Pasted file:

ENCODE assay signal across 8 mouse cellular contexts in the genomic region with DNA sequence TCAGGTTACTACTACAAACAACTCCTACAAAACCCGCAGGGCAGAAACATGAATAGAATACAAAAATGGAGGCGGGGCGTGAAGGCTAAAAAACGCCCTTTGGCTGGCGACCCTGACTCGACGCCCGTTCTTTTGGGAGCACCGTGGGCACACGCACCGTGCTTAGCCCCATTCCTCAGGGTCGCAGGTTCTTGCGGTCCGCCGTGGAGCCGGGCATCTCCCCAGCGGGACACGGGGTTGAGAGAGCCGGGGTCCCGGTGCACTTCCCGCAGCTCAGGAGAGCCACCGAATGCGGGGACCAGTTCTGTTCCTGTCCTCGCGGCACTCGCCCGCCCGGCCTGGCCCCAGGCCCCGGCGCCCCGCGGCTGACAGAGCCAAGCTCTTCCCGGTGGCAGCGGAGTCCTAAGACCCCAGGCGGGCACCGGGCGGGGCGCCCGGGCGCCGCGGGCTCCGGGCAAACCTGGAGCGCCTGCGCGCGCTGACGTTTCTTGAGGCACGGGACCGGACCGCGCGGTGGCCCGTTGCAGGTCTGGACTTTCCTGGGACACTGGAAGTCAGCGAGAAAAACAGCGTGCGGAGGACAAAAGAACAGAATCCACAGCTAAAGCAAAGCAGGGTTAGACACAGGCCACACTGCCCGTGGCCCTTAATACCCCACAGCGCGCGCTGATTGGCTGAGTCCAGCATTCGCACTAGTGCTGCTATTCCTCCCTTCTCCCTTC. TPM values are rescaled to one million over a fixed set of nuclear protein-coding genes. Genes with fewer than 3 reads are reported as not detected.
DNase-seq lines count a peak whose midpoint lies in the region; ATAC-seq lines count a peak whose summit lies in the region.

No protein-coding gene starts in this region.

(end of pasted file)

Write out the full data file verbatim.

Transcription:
ENCODE assay signal across 8 mouse cellular contexts in the genomic region with DNA sequence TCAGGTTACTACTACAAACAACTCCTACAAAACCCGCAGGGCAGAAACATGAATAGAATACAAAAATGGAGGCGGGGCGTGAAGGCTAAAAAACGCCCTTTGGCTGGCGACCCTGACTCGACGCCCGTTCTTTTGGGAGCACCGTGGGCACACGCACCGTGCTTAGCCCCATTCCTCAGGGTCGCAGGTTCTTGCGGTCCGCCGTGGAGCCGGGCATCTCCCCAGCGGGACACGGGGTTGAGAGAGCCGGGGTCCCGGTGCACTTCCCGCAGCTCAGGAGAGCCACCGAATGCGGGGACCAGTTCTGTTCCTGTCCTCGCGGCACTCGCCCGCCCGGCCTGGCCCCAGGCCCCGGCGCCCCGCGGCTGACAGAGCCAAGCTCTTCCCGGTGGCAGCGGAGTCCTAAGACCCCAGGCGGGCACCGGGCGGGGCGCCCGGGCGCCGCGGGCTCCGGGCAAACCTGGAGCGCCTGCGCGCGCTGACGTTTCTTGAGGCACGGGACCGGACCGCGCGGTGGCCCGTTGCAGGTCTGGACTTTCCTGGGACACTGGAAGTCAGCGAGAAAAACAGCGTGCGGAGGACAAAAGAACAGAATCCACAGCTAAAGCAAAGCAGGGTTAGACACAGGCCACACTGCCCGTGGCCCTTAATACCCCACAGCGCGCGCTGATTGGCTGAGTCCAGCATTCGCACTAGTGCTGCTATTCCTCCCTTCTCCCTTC. TPM values are rescaled to one million over a fixed set of nuclear protein-coding genes. Genes with fewer than 3 reads are reported as not detected.
DNase-seq lines count a peak whose midpoint lies in the region; ATAC-seq lines count a peak whose summit lies in the region.

No protein-coding gene starts in this region.